Conservatives are frequently accused of being beholden to big corporations. But on the matter of mandatory, and sometimes risky, vaccines, it’s the liberals and the left-wingers who come down on the side of the drug companies, known as Big Pharma. They want government to force parents to have their infants injected with potentially dangerous vaccines that may be linked to the developmental disorder known as autism.
Autism was once a rare disorder but is now so common that most people know someone with an affected child. Many parents with autistic children have concluded that government policy dictating that every child get 69 doses of 16 vaccines, some with controversial chemical ingredients, is a factor in the rise of autism.
One of the important voices in this controversy is Bob Wright, whose new book, The Wright Stuff: From NBC to Autism Speaks, is getting some important press attention. He ran NBC Universal for more than 20 years and started the organization Autism Speaks, after his first grandchild was diagnosed with autism back in 2004. In his book, he says that President Obama’s key adviser, Valerie Jarrett, killed a proposal to improve the safety of vaccines, so that parental fears about the link between vaccines and autism could be addressed.
The Bush administration killed a similar proposal, he says. In that case, the explanation was that “the White House was afraid of press reaction.”
Wright argues convincingly that the Centers for Disease Control (CDC) methodology for identifying and addressing vaccine problems is ineffective and that it must be improved.
It’s a sad commentary on the state of our media that liberal reporters and commentators are so quick to take the side of Big Pharma against parents who have seen for themselves how vaccines have led to the dramatic increase in autism. The federal government recognizes the risks and dangers, having established the National Vaccine Injury Compensation Program to compensate victims of vaccines. This takes the vaccine makers off the hook for injuries and deaths caused by government-mandated vaccines. In short, Big Government is protecting Big Business from liability for their products. Wright notes that $100 million a year is paid in damages to victims of vaccines.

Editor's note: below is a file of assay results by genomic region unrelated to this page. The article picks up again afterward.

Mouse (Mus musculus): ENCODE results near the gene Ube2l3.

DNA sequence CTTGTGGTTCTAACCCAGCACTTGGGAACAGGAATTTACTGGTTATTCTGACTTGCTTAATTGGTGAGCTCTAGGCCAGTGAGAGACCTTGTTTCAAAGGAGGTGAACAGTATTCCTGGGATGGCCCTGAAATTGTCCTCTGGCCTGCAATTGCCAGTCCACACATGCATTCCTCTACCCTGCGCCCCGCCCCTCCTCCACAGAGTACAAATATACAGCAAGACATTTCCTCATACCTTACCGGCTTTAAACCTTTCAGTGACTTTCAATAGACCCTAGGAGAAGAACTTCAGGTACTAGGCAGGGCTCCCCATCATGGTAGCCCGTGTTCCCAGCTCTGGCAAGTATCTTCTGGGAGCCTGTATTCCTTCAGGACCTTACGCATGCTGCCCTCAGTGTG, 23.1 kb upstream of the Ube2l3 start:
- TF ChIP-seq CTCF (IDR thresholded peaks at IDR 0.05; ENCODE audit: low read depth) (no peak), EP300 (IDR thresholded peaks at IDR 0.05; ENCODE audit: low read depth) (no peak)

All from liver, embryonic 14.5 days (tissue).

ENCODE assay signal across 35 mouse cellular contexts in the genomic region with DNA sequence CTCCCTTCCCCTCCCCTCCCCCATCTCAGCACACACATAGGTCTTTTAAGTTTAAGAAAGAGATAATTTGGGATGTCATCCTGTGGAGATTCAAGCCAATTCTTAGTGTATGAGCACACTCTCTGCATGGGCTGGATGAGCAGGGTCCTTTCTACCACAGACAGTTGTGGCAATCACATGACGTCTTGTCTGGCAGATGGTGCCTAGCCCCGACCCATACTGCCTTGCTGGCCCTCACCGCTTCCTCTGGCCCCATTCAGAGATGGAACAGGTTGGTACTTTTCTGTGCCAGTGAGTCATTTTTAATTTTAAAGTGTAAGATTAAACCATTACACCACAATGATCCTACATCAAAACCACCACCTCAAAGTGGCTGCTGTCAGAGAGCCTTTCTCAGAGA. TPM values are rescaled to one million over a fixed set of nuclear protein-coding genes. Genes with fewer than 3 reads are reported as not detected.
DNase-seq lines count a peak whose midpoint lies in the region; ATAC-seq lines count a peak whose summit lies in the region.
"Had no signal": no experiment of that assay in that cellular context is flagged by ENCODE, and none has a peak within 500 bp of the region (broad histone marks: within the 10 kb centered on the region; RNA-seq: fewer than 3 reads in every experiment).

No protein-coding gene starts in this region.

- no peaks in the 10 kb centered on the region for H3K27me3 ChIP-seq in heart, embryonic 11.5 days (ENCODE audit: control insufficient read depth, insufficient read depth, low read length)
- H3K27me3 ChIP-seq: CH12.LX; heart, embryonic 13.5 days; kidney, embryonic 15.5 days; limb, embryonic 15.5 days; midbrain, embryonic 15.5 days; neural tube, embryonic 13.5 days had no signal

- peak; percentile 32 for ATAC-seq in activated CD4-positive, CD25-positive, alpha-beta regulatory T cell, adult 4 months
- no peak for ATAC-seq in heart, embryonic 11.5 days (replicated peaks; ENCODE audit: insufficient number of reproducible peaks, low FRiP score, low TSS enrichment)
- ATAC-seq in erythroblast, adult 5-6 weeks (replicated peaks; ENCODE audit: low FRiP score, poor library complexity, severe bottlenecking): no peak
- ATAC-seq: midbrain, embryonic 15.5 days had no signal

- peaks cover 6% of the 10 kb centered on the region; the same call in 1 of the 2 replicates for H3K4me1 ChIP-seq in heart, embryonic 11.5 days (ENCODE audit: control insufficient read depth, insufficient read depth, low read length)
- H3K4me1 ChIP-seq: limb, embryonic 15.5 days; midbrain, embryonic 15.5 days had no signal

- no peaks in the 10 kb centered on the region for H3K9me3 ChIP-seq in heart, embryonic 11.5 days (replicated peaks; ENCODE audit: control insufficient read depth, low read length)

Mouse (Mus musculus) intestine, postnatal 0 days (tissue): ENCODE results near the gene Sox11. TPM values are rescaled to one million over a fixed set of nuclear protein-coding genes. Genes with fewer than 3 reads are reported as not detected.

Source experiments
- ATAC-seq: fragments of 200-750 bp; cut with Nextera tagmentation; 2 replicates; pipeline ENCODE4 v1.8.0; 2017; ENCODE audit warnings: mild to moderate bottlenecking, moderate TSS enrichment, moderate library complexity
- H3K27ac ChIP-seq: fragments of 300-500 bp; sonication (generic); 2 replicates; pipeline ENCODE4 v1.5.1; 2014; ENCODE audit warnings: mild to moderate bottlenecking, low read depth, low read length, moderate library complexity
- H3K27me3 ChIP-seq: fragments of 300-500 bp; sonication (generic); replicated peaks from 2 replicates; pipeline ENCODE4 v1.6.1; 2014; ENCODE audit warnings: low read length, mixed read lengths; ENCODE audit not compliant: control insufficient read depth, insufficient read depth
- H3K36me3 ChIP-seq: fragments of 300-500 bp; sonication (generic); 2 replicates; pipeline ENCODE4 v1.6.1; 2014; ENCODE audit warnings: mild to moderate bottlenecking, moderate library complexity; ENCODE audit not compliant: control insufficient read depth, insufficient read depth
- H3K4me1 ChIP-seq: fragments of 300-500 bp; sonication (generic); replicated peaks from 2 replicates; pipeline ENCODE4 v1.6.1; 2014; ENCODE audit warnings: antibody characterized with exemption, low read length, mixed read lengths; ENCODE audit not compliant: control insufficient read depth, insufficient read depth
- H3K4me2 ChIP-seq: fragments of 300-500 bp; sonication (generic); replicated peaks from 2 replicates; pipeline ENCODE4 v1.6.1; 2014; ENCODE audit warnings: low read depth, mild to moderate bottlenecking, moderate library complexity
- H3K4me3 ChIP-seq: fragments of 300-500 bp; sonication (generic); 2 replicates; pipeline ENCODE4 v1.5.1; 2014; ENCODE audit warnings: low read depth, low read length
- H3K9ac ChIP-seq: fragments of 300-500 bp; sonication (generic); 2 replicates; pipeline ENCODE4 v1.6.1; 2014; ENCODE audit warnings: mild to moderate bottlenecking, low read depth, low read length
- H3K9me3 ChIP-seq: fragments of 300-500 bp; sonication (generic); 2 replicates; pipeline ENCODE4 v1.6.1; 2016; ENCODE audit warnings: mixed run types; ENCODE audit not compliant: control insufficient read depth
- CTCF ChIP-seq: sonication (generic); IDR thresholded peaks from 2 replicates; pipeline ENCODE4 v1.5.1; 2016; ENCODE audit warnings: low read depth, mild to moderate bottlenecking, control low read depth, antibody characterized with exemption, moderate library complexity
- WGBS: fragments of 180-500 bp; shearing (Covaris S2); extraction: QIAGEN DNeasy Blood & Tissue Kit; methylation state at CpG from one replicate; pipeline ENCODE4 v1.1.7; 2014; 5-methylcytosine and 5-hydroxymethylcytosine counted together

As a result of government mandating vaccines—and the manufacturers being given immunity from prosecution for financial damages—they have become a cash cow for Big Pharma. There is a vested financial interest in increasing the number of vaccines, and making them mandatory at earlier ages.
All of this has come at a terrible cost, according to critics of vaccines.
April is National Autism Awareness Month, and the link between vaccines and autism is once again up for debate. Interestingly, Alisyn Camerota interviewed Bob Wright on the topic last week on CNN. The discussion was informative, but didn’t go far enough in ascertaining who in the federal government is stopping much-needed research into the safety of vaccines.
One topic was, of course, Donald J. Trump, with whom Wright worked for many years on his television show. But Camerota then turned to Wright’s new book, where he writes about his grandson: “Right after he got the standard one-year vaccinations, he developed a very high fever and screamed for hours. Katie [his daughter] was so frightened she called her husband to come home from work and they put the baby in an ice bath to bring down the fever. When they called the doctor they were told the reaction was completely normal.”